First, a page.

Annihilation differences

Alex Garland‘s weird, wonderful adaptation of Jeff VanderMeer‘s Annihilation hits theaters this week. Anyone who read the novel and watched the trailers could’ve guessed Garland took liberties with the source material. Below, we examine some of the major Annihilation differences between book and film. There are a lot of them.

Major spoilers for both book and film follow.

Let me be blunt: almost everything in Alex Garland‘s film adaptation of Annihilation is different than the book. I could literally go through nearly every scene in the film and point out how much was changed from VanderMeer’s novel.

On the surface, it seems Garland took the basic concept of the book – a team of female scientists venture into a strange area – and formed his own story. Whether or not this is a good thing is up to you to decide. I loved the film – it’s unapologetically weird and frequently terrifying. But at the same time, I found myself a bit confused as to why Garland made so many changes. Changes from book to film are part of any movie adaptation, but the changes here are extreme. Extreme to the point where one can’t help but wonder why Garland didn’t simply craft his own original story instead of attempting to adapt VanderMeer’s book.

During a recent Q&A, Garland commented that he read VanderMeer’s book once, and never went back to it again while working on his adaptation. He simply adapted it all from memory. If you’re curious about some of the major changes from book to screen, I’ve put together a handy list below. Again, these aren’t all of the changes, but rather the most prominent differences. If you have yet to read the book or see the film and are wary of spoilers, turn back now. Otherwise, follow me into Area X below. Or should I say The Shimmer?

annihilation the shimmer

Area X and The Shimmer

In the Annihilation book, the strange events of Area X are, for the most part, well-known. The main character, the Biologist, is well aware of them before her husband ventures across the border and vanishes. In the film, however, Natalie Portman’s character Lena has no idea about the phenomena. She believes her husband is going on some sort of top secret mission to another country. She only finds out about the border and Area X after he mysteriously returns after vanishing.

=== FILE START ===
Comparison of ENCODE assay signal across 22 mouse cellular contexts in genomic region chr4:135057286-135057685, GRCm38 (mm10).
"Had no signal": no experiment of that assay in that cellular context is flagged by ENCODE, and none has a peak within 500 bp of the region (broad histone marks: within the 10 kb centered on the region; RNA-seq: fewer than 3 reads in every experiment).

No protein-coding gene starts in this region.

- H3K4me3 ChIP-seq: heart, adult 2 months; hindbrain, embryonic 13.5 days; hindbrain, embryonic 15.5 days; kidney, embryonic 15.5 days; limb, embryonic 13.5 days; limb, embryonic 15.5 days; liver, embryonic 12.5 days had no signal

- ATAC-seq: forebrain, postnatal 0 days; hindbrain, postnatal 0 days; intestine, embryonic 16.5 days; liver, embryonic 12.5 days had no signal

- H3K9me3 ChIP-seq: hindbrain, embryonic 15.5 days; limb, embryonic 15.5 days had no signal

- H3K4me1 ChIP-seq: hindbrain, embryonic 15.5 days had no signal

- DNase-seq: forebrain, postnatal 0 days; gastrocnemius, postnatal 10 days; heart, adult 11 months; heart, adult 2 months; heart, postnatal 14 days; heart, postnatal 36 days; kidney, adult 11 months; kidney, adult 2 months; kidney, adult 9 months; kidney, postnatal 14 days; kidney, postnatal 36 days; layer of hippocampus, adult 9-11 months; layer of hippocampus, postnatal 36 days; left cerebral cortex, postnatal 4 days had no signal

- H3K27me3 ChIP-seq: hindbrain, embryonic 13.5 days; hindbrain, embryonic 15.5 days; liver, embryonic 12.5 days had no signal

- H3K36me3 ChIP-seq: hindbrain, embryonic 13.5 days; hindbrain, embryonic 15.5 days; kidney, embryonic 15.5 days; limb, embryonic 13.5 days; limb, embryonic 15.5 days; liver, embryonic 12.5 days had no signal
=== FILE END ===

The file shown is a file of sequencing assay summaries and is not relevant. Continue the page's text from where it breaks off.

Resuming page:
Speaking of Area X, the film curiously redefines what it is. In VanderMeer’s book, Area X is the “infected” area the characters venture into. In Garland’s film, Area X is the location just outside of the afflicted area. “The Shimmer” is the term the characters use to describe the mysterious zone they travel into – no such term is used in the book.

The film’s depiction of Area X/The Shimmer is vastly different than the book. VanderMeer comments early on that the characters are trekking through “pristine wilderness,” and for a large portion of the story, they don’t come across anything outwardly strange. In sharp contrast, the film presents Area X/The Shimmer as a strange, unearthly area where everything is warped. There are also mutated animals, including a huge alligator and a terrifying bear-like creature, that attack the team very early on. Nothing even slightly resembling this happens in the novel.

annihilation team

The Outside World

Garland’s film adaptation has a lengthy section set in the outside world, where we meet Portman’s biologist character and the rest of the team before they venture across the border into Area X/The Shimmer. VanderMeer’s book forgoes all of this, and opens with the characters already in mid-mission, traveling through Area X. The Biologist character, who narrates the book, will occasionally bring up events that happened in the outside world before the expedition, but they are few and far between.

annihilation cast

The Team

In Jeff VanderMeer’s novel, we never learn the names of the main characters. They’re simply referred to by their particular fields – Anthropologist, Surveyor, Biologist, and Psychologist. There is also a never-seen member of the team, a Linguist, who backs out before they cross into Area X.

The film changes this considerably. For one thing, we learn the names of all the characters. For another, almost all their specific roles have been changed. The only two who remain the same are the biologist (Natalie Portman) and the psychologist (Jennifer Jason Leigh). The rest of the team now consists of a paramedic (Gina Rodriguez), a physicist (Tessa Thompson) and a magnetologist (Tuva Novotny).

VanderMeer’s book keeps most of these characters – save the Biologist and the Psychologist – mysterious, but the film fleshes them out and gives them a bit of backstory. The film also keeps most of them alive much longer than the novel. In the Annihilation book, the Anthropologist character dies almost immediately and the Psychologist vanishes. After tracking the Psychologist down, the Biologist is attacked by the Surveyor, and forced to kill her. Nothing even close to this happens in the movie.

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